By Mark Riffey, 7-04-12
Do you have problems with too many sales turning into refunds? Or almost-sales turning into no-sales?
Do your demonstration projects frequently fail to reach the buying stage?
Does return-friendly Costco look like a tough return desk negotiator compared to you?
Do people frequently add things to their shopping cart while on your website but decide not to buy them and click away? The industry term is "cart abandonment".
Do you sell software by offering a free trial and think "if only 10% more people bought", you'd be doing a lot better?
Do you lose sales or have refunds from people you think should have been perfect for your product?
If you answered "Yes" to at least one of these questions, you need to take steps to cut down on lost sales and reduce refunds. In marketing parlance, you want your sales to be "stickier".
Where to look
The simplest way to start working on this is to look at the sales you lost. If you don't keep track of when refunds occurred (by date, for example) and what caused them - start doing so.
Assuming you have a firm date-driven return policy, are you getting most of your refunds just before the end of your refund policy period? You might assume that you can't combat this, but you can. Better qualifying of leads/prospects will help, at least in situations where you have that sort of buying process. Costco doesn't ask if you can afford a 46" LED television or if it'll fit in your apartment/office, but not everything is sold off the shelf like that.
Doing well-timed things to help folks continue to see a high ROI out of their purchase will help. Training videos, calls or webinars delivered at strategic points in their timeline as a new customer, for example.
Imagine that you offer new car buyers a free oil change for the first year of ownership. While that starts off year one as a sales promo expense, it should end up creating a habit: "Change your oil here", which produces long term service revenue and as a by-product gets your customer back into the store every 90 days or so.
If you fail to remind them about each free oil change, they might get it done somewhere else - breaking the habit before it starts. If you do the math, the revenue loss after year one is substantial. Worse, you may lose a future vehicle sale because that person isn't eyeballing shiny new wheels once a quarter while waiting for the oil change. Make yourself an easy habit.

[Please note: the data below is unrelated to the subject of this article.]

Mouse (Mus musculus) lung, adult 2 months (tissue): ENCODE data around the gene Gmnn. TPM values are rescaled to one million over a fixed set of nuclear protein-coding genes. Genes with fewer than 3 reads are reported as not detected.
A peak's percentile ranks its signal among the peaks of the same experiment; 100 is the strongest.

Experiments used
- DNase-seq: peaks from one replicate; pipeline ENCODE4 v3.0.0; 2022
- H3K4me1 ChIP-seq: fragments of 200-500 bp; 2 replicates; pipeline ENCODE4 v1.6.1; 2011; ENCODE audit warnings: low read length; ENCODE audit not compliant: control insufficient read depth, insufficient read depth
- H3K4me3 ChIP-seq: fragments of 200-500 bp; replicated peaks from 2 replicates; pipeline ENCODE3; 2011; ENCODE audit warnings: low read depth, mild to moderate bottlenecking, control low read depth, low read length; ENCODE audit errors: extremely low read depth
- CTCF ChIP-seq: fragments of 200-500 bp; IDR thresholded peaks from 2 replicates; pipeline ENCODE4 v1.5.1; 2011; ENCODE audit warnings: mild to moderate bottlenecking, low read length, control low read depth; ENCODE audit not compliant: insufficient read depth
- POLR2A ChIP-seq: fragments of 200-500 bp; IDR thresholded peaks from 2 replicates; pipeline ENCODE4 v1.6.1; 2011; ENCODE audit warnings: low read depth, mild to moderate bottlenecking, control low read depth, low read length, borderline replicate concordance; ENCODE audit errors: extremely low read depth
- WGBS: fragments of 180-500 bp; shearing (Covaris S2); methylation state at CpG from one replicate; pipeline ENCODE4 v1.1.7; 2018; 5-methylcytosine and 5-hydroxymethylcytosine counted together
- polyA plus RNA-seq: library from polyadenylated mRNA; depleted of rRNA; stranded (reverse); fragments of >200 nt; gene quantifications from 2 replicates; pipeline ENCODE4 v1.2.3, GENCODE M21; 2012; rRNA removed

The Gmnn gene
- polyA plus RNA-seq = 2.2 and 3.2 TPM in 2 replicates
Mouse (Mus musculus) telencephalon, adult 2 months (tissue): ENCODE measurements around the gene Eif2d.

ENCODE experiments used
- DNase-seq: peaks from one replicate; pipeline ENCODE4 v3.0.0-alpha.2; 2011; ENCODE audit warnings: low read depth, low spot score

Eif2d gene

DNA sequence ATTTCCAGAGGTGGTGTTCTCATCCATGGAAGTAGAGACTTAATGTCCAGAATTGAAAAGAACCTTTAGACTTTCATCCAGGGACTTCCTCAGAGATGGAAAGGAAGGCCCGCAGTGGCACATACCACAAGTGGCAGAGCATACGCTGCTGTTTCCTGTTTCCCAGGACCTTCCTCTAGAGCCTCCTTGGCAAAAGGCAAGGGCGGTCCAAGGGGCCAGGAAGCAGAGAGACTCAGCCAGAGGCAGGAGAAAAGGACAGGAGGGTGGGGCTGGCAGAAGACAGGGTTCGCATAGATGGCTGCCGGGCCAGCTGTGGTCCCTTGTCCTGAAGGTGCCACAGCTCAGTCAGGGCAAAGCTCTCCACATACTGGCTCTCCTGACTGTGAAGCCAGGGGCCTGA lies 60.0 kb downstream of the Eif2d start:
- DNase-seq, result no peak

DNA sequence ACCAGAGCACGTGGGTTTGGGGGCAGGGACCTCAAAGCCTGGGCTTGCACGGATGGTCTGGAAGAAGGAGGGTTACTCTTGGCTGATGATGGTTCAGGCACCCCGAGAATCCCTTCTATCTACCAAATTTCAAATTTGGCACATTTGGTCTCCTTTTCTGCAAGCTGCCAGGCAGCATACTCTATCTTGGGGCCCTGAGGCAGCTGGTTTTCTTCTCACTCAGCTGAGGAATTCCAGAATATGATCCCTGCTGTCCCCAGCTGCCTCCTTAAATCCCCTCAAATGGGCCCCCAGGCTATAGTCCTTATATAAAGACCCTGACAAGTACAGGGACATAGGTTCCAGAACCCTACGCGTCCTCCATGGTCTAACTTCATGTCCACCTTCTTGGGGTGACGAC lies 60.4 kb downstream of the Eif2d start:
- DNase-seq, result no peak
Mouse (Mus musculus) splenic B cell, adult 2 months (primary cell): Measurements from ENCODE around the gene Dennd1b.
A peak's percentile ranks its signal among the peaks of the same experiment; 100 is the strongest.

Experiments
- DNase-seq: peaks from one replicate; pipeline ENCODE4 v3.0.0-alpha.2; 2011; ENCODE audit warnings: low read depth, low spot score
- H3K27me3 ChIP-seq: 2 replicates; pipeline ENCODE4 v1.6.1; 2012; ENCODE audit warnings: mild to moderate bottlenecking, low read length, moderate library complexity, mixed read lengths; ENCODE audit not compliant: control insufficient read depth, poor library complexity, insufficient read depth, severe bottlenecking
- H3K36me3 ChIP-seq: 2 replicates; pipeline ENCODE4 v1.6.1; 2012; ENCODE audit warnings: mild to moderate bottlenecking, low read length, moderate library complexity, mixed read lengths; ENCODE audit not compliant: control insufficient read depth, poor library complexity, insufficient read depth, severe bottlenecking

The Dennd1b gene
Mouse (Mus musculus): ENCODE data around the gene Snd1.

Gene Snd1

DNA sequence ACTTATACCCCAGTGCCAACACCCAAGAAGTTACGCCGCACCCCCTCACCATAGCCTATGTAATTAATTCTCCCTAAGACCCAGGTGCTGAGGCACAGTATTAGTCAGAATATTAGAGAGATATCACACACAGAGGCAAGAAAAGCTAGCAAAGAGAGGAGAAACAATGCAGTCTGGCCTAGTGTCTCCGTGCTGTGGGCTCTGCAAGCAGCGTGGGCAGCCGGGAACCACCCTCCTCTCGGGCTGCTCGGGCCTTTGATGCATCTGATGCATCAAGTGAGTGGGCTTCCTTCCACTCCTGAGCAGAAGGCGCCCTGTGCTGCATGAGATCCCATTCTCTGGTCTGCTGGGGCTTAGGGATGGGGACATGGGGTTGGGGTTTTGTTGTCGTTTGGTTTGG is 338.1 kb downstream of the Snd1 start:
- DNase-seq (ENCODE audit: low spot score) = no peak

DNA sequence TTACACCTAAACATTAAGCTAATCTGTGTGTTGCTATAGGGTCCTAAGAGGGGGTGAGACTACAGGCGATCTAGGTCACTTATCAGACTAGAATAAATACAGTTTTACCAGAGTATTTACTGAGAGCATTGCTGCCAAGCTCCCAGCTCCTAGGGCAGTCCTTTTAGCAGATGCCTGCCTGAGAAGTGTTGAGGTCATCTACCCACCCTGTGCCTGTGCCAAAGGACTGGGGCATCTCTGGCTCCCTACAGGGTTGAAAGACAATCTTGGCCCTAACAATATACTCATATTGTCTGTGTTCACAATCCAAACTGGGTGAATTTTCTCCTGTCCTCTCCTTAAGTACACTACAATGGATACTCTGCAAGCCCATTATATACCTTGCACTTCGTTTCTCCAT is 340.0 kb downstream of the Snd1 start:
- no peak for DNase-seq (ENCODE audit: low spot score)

Trials and Tribulations
When it comes to products that are sold via 30 day trials and the like, cancellation timeframes should be examined closely. Just because everyone cancels on day 29 doesn't mean they didn't like your product. It might be that they underestimated how busy they were (imagine that) and never got to the point where they could give it a fair shake.
Or maybe they got confused, didn't ask for help and gave up. That trial ends despite the fact that they were doing well with you until they became confused. Cancellation points can change as your offerings do, so pay attention. Sometimes the problem is as simple as helping people see the depth of the value you deliver.
Tiny little things, ill-timed, can devastate people's confidence in your product or service.
Think about the last time you put something in a website shopping cart and then clicked away. The tiniest thing is enough to break your confidence (or attention) enough to say "Maybe next time" and cause you to click away. Do you watch to see what page is most frequently used just before a shopping cart is abandoned? That might be a clue that helps you fix a problem costing you thousands of dollars in sales.
Reducing refunds is really about catching the folks who might leave because you're missing something. It's not really about turning around a refund as it is doing a much better job of paying attention to the prospect's needs as well as learning where the failure points are in the process people have to evaluate and use your product/service - and then addressing them.
Those failure points can be moved or even eliminated, if you pay attention.
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